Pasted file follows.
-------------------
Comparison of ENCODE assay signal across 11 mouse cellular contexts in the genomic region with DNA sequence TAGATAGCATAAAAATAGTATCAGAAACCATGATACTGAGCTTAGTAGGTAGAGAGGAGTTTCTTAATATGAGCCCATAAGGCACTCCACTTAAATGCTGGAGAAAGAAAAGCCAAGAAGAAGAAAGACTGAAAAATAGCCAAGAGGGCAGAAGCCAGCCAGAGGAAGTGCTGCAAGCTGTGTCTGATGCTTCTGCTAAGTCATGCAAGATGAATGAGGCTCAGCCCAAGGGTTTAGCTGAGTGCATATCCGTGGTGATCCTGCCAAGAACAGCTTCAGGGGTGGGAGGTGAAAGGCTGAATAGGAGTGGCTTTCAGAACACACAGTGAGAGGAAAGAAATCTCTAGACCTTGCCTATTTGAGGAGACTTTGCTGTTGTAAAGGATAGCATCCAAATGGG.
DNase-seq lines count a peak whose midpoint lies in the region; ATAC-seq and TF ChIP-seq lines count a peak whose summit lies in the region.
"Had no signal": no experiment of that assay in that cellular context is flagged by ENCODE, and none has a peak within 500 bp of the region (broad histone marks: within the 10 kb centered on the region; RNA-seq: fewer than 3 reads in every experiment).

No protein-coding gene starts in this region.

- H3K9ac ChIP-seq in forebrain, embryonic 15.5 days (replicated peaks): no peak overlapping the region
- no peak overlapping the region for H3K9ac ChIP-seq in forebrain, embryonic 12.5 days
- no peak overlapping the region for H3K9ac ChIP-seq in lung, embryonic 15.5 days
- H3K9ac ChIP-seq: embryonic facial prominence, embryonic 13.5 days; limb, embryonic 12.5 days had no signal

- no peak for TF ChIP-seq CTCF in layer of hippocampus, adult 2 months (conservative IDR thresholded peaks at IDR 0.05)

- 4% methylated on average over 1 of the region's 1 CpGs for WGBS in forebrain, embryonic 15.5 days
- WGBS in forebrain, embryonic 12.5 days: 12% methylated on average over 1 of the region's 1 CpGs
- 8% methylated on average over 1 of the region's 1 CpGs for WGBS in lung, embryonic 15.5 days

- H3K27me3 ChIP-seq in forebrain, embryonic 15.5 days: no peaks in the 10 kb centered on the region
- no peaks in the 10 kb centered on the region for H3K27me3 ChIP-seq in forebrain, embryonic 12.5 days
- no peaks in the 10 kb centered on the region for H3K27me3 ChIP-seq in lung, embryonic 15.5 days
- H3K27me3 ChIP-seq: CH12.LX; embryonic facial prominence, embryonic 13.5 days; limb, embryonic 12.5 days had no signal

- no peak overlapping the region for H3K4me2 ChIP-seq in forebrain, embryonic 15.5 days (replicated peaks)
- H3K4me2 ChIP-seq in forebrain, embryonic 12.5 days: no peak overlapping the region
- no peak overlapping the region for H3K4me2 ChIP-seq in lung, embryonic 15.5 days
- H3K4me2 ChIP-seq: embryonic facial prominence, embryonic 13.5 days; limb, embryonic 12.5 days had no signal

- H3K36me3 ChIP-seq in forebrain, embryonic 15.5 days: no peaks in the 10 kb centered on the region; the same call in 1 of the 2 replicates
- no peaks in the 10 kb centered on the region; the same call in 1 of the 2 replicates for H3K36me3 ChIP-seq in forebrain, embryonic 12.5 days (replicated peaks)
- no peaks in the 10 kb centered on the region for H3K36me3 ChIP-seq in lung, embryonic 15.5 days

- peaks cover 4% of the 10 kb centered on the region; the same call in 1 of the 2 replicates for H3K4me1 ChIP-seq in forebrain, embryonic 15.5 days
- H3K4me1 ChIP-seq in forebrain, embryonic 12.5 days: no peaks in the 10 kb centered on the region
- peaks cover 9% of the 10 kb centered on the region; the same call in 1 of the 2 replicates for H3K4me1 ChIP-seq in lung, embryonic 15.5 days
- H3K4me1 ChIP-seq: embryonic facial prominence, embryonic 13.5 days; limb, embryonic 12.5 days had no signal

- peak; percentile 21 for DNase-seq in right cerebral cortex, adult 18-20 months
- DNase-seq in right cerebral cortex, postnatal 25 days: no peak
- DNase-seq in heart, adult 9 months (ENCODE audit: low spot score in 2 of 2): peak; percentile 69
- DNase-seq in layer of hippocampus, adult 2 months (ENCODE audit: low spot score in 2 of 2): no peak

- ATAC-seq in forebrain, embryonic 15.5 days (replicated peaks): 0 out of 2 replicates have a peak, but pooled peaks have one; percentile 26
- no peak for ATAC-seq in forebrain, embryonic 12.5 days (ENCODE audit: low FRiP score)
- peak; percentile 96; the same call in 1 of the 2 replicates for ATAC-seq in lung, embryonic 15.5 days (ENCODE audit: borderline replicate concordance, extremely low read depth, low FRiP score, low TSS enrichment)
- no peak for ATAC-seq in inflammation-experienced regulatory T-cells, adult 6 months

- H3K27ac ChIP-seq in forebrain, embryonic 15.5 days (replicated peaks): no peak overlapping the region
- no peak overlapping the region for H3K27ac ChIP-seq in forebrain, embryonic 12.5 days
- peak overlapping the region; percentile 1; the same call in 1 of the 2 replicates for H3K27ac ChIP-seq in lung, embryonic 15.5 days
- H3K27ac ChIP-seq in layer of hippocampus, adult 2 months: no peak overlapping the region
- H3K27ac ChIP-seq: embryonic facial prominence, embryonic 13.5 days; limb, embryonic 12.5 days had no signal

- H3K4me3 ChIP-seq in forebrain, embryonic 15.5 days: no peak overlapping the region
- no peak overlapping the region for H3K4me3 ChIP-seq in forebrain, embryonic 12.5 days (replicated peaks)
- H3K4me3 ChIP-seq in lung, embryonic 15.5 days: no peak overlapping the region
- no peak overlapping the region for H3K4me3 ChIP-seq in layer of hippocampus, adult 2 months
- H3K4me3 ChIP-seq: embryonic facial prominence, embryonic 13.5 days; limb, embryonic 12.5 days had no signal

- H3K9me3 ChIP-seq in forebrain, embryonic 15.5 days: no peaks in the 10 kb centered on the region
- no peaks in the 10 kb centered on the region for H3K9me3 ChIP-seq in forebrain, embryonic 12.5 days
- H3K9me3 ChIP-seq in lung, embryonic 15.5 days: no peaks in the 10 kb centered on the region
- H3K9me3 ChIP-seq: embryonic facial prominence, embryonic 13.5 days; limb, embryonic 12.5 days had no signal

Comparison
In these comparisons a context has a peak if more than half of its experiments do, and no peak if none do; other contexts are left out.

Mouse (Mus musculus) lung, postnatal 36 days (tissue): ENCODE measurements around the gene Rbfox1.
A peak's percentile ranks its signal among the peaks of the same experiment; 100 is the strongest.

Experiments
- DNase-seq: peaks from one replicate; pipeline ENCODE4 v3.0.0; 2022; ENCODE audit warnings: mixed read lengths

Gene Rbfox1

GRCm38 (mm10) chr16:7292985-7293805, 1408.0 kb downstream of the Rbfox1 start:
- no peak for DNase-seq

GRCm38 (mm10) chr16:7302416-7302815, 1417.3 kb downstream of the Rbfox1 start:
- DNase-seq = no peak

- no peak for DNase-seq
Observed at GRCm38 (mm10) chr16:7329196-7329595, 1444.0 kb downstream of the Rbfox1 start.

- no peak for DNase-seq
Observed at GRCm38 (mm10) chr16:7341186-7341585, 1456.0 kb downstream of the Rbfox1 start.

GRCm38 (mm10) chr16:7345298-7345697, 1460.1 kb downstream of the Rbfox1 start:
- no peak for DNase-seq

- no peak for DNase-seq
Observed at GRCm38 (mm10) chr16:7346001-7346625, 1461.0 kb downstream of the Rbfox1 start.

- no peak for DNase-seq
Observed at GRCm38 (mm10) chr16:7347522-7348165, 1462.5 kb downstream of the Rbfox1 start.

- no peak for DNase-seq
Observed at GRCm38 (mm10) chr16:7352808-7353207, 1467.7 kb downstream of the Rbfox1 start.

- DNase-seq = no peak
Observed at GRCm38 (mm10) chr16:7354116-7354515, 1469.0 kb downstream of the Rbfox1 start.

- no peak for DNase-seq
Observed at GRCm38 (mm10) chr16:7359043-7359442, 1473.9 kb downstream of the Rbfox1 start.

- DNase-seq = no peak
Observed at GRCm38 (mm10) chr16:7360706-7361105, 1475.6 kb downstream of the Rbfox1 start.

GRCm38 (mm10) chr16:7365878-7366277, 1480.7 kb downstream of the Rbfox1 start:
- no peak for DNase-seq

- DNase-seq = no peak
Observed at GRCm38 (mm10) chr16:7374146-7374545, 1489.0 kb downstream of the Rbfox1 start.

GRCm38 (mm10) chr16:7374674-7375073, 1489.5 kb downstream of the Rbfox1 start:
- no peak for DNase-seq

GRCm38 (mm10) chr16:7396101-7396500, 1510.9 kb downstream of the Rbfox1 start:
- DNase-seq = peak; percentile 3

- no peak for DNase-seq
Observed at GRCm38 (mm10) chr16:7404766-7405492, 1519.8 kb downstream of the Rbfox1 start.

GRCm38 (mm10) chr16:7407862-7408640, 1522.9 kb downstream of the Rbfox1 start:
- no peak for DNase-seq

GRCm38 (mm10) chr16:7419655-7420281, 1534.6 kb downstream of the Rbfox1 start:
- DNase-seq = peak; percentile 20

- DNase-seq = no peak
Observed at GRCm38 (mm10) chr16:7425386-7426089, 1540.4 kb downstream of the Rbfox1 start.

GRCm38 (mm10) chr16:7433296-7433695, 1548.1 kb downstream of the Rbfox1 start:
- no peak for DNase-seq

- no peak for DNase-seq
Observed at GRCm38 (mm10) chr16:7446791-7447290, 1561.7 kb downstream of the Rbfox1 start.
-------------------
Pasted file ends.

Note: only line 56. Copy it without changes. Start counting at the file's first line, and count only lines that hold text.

Gene Rbfox1